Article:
Female cuckoos might have the last laugh

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The paper in Nature Ecology & Evolution is here: http://go.nature.com/2xJ9jKK

“What was that?” –  I had never before heard a female cuckoo call. Its strange, haunting chuckle carried across Wicken Fen nature reserve. Had I not been with Nick Davies, one of the world’s top experts on cuckoos, I might have said “are you sure?”. Instead I asked why they sound so different from the famous male cuck-oo call, and the answer was that we didn’t really know.

In 1940, Edgar Chance published a ground-breaking book: The Truth About the Cuckoo. Through hundreds of hours of careful observation, he recorded the behaviour of female cuckoos in immense detail. He observed that female cuckoos have an incredibly rapid and secretive laying sequence, lasting as little as 10 seconds. Their speed enables them to avoid the attention of host birds as they sneak their egg into the nest of a new foster family, who then do all the hard work of rearing a cuckoo chick instead of their own young. Chance also stumbled upon a puzzling discovery: despite the secretive nature of her laying visit to the nest, the female cuckoo produces a conspicuous chuckling call after laying. 

Edgar Chance getting into his hide to watch cuckoos (Photo reproduced from: The Truth About the Cuckoo, 1940, London Country Life)

Why do female cuckoos risk alerting hosts to their crime? While pondering the function of this call, we noticed that female cuckoo calls share several acoustic features with those of sparrowhawks (who prey on small birds), namely that they are rapidly-repeated, high pitched calls. And while the call may not sound like a perfect match to the human ear, imperfect mimicry is common in the natural world, especially when misidentification could mean life or death. So we set out to test the hypothesis that the female cuckoo’s hawk-mimicking calls serve to trick hosts into fearing for their own safety, thus diverting hosts’ attention away from inspecting their clutch and towards self-protection, thereby reducing the likelihood that the cuckoo’s egg is rejected.

Reed warblers are a host of common cuckoos and were the subject of our study (Photo credit: Dom Cram)

Our first playback experiment showed that female cuckoo calls made reed warbler hosts vigilant to the same extent as hawk calls (there was little vigilance in response to calls from male cuckoos or doves). However, vigilance in response to female cuckoos may not necessarily be because they confuse them with hawks, it may simply be because female cuckoos are a threat to hosts. Our second experiment repeated the call playbacks to blue and great tits, which are not hosts for cuckoos, and so have no reason to consider them a threat. Nonetheless, blue and great tits responded vigilantly to female cuckoo calls, suggesting the acoustic similarities are effective.

Jenny carefully searches for reed warbler nests at Wicken Fen Nature Reserve (Photo credit: Dom Cram)

Our final experiment tested whether the female cuckoo’s hawk-like chuckle call influenced host defenses. We painted one reed warbler egg at random to simulate parasitism, placed a cuckoo model above the nest, and then played one of the four calls. The results showed that female cuckoo and hawk calls do indeed reduce egg rejection, compared to male cuckoo or dove calls!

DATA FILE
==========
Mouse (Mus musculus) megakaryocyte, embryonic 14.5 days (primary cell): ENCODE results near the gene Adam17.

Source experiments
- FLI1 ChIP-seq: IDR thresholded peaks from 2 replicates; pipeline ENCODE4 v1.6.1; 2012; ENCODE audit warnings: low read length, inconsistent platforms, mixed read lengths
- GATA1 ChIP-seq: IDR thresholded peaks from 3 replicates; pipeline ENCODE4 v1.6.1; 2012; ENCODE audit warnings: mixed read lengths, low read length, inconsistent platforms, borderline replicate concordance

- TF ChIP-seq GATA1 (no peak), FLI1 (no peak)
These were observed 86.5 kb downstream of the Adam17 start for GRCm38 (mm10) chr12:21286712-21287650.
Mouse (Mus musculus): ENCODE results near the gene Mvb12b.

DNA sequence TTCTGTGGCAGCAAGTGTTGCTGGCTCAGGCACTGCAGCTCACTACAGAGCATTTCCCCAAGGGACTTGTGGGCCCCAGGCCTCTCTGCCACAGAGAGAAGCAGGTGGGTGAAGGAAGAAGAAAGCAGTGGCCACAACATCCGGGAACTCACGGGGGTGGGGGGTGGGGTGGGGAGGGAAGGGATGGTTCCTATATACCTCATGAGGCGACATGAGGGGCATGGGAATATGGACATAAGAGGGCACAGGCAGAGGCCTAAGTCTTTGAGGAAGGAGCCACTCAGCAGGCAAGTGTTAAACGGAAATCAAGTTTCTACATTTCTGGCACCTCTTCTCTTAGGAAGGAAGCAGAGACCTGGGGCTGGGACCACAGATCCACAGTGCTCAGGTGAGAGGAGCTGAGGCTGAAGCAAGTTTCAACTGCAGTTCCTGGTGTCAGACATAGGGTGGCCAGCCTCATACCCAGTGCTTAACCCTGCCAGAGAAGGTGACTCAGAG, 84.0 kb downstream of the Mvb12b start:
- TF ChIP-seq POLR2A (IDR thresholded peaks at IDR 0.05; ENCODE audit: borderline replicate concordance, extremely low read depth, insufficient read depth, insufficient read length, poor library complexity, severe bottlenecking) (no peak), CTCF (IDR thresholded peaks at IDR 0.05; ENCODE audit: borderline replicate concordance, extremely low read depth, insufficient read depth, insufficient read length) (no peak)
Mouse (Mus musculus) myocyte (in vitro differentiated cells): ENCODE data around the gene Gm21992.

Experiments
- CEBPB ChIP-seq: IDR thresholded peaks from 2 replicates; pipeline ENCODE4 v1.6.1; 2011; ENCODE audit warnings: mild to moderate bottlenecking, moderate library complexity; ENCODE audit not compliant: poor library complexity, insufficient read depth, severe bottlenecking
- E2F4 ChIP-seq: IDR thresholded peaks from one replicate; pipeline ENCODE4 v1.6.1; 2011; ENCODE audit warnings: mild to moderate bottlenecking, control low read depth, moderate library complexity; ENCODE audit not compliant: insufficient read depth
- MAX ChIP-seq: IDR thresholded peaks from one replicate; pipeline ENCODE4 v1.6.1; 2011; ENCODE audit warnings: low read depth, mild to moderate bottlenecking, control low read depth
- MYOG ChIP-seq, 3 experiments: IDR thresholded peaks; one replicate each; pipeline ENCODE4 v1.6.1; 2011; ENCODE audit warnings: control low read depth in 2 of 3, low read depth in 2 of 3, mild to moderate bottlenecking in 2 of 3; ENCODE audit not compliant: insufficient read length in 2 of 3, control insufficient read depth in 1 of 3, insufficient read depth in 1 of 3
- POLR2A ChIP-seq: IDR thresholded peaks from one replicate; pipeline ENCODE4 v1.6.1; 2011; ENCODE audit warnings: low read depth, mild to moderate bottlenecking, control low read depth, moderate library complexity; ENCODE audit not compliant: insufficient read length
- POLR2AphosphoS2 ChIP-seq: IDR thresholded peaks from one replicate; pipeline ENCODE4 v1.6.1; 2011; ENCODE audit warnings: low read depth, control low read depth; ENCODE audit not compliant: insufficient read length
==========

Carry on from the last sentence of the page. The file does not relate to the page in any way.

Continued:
Nick expertly paints reed warbler eggs to simulate parasitism by a cuckoo (Photo credit: Jenny York)

But there was no effect of call type on mobbing defences. At first, we were puzzled by this result, but it stands to reason. Mobbing defences are generalised (they are used against any nest intruder) and they show high individual consistency – some birds are strong 'mobbers' while others are less so, and experiments repeatedly confirm that there is no correlation between egg rejection and mobbing defences. So, from an anthropomorphic perspective: if you are at home when a burglar breaks in, one person might hide under the bed while another might pick up a baseball bat! And afterwards, both are just as likely to report the incident to the police (but there might be an unrelated reason why they do not wish to contact the police).

We were also quite surprised to find that the hosts made no more response to male cuckoo calls than to harmless doves. It seems so strange that they can hear a cuckoo calling, but not know it is a threat! But actually, male cuckoos are a poor indicator of parasitism risk. They call all the time, move around a lot and even call when there are no females. So hosts gain nothing from paying attention to male cuckoos.

Females on the other hand, have mastered a double hit: their calls are a ‘red herring’ that trigger the anti-predator defences of hosts, but they call reasonably infrequently, so hosts might never be able to learn the trick! Perhaps female cuckoos really do have the last laugh.

A rare glimpse of a female cuckoo out in the open. They are typically very secretive (Photo credit: Charles Tyler)

Jenny York

Evolutionary biologist & behavioural ecologist. Currently pondering coevolution between cuckoos & hosts. A fan of fairness. In love with the natural world, University of Cambridge